Hemlock is one of the most beautifully drawn webcomics that I’ve had the pleasure of coming across. I just recently stumbled upon Josceline Fenton’s work and was blown away by her incredibly unique style and endearing storyline. Joscleine was kind of ennough to take the time out to answer some questions about her webcomic for us.
Tell us a little bit about yourself
I’m a second year graphic and media design student based in London. I’ve had some short comics published in a few anthologies (like The Girly Comic, BD Zine and a few pages in the new SEQUENCE Zine which is coming out soon), but my self-published stories tend to be very long! My first comic, “Circle”, came to about 200 pages in the end. At the moment I’m working on a webcomic and my degree.
You’ve recently started a webcomic called Hemlock, can you give us a synopsis of your story?
Oh dear, I’m really not very good at synopses, but here goes. Hemlock is about a witch named Lumi who lives in a giant snail. When a human boy called Tristan accidentally winds up in the body of a frog as her new familiar, he finds out that Lumi has been married to a monster for the last 800 years. I could say more, but I don’t want to spoil it! It’s a little bit ”Beauty and the Beast”, but without a beauty, and a lot of influences from other fairy tales like the Baba Yaga stories.
What inspired you to create this story? You have a very unique art style, what are your inspirations there? Are there elements of you or your experiences in your story?
I think I always put elements of me and my experiences into my stories, but for Hemlock, it’s much more removed from reality. Anything that I have put in is probably exaggerated beyond all recognition. I don’t take experiences so much as specific feelings - for example, Lumi is in a marriage she can’t get out of. But it’s not about marriage (I’ve never been married, I’m too young!), it’s about feeling stuck in a position that you can’t do anything about.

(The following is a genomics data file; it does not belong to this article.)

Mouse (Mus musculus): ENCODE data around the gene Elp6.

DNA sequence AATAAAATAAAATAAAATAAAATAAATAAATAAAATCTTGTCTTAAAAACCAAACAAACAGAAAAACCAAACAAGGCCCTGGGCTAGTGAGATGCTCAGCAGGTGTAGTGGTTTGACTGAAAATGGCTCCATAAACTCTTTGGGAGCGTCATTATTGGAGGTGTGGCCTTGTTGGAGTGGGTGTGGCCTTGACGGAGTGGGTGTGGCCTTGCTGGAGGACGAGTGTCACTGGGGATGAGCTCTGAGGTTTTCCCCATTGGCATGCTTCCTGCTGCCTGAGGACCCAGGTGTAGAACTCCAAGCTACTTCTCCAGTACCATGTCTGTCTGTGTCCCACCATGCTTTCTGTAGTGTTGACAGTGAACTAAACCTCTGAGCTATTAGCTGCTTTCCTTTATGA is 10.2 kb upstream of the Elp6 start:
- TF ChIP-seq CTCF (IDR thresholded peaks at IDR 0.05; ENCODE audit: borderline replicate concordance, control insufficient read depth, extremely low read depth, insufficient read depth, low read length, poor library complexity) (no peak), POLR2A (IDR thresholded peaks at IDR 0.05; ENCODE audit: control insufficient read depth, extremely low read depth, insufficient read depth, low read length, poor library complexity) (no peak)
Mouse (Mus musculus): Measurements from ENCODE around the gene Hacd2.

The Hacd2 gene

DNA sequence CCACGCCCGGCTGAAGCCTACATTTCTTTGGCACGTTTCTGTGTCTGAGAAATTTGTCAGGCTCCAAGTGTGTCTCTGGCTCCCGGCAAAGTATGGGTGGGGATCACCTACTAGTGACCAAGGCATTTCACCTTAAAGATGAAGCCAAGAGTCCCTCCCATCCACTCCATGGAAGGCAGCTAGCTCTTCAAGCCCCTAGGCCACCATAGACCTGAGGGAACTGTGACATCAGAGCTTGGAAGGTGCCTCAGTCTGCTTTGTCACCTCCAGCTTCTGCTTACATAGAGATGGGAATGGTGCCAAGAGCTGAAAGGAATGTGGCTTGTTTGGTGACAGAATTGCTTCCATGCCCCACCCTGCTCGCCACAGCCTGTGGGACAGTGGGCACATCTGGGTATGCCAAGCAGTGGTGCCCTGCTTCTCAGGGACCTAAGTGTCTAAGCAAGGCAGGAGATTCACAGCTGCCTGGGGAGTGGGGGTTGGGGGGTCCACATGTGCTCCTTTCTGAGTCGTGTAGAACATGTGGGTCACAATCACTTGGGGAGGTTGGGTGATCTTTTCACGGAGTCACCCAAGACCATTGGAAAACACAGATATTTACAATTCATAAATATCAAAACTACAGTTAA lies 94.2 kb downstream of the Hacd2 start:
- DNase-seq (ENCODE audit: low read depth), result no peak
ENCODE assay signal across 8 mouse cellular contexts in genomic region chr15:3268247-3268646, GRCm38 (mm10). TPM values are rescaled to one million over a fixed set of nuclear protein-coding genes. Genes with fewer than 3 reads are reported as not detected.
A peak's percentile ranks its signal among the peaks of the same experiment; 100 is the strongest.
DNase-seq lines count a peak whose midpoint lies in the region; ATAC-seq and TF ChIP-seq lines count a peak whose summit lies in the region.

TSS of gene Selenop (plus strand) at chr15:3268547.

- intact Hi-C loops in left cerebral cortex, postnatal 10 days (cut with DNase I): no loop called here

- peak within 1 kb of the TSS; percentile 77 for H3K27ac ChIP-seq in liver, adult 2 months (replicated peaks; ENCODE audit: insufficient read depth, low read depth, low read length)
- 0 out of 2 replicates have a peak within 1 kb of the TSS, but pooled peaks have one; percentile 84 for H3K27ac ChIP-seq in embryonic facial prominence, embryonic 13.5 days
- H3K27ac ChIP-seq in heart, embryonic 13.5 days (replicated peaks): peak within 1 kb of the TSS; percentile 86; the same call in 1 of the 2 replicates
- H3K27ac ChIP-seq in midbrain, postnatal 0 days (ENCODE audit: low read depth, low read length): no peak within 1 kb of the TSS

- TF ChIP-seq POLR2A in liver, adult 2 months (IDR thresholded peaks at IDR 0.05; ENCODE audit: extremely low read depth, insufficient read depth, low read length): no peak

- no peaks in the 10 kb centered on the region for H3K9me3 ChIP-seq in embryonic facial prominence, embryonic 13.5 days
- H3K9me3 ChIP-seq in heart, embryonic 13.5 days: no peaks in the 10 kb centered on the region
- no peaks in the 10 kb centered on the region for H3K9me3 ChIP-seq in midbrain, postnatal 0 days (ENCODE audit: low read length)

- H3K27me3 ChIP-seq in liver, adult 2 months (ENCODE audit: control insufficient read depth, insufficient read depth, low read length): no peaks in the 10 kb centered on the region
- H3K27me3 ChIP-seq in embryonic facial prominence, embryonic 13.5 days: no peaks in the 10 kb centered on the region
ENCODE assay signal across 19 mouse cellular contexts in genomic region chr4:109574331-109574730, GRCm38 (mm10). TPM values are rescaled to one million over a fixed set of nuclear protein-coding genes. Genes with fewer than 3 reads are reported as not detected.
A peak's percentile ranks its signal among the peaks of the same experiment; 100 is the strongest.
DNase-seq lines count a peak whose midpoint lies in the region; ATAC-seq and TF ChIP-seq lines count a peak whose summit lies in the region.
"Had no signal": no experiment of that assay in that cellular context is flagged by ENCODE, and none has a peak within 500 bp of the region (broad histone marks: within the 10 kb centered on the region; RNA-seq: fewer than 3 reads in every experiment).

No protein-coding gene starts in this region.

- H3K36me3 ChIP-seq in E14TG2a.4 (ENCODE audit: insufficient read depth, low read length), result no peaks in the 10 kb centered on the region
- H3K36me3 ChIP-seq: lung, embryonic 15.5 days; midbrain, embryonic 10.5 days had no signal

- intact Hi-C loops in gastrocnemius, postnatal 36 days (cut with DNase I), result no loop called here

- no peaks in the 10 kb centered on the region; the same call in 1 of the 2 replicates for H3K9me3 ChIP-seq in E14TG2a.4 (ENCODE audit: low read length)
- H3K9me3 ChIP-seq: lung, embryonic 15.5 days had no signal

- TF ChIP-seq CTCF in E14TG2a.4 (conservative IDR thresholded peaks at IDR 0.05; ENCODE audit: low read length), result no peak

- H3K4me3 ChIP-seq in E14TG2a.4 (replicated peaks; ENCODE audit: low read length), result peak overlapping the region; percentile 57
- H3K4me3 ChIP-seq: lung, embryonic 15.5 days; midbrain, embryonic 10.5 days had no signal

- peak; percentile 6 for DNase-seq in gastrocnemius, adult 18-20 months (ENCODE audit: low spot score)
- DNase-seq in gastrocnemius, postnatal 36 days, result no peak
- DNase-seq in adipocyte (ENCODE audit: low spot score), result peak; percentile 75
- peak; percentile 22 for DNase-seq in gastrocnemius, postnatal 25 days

Hemlock actually started with just the character of Lumi. I made her for a four page comic called “Starvation Soup”, but I loved drawing her so much that I gave her a new comic, which became the idea for Hemlock. The hardest part was actually giving her a name - she was just ”the witch” for a long time, but eventually “Lumi” stuck.
My art style is always difficult to explain! I used to draw manga, but I’ve been trying to move away from it for years now, because I wanted my work to look more original. There’s a bit of Tim Burton, some Aubrey Beardsley, some 80s cartoons…I have a huge list of people that have inspired my style. Recently I’ve been trying to learn more from animation. I think there’s a lot of crossover between comics and animation.
What made you choose the webcomic platform? Are you going to print your work or keep it in an online format?
I prefer printed formats, but as I said above, my stories are always pretty long. There were these big gaps between the books I was putting out, so I decided to make Hemlock a webcomic to keep the momentum going. Having weekly updates also forces me to keep at it, despite university workloads - now that there are people reading it and following the story as I make it, I don’t want to disappoint them!
I’m printing Hemlock in one-chapter issues. The first chapter was released October 2010, and I’m aiming to release the second one in time for either April or May.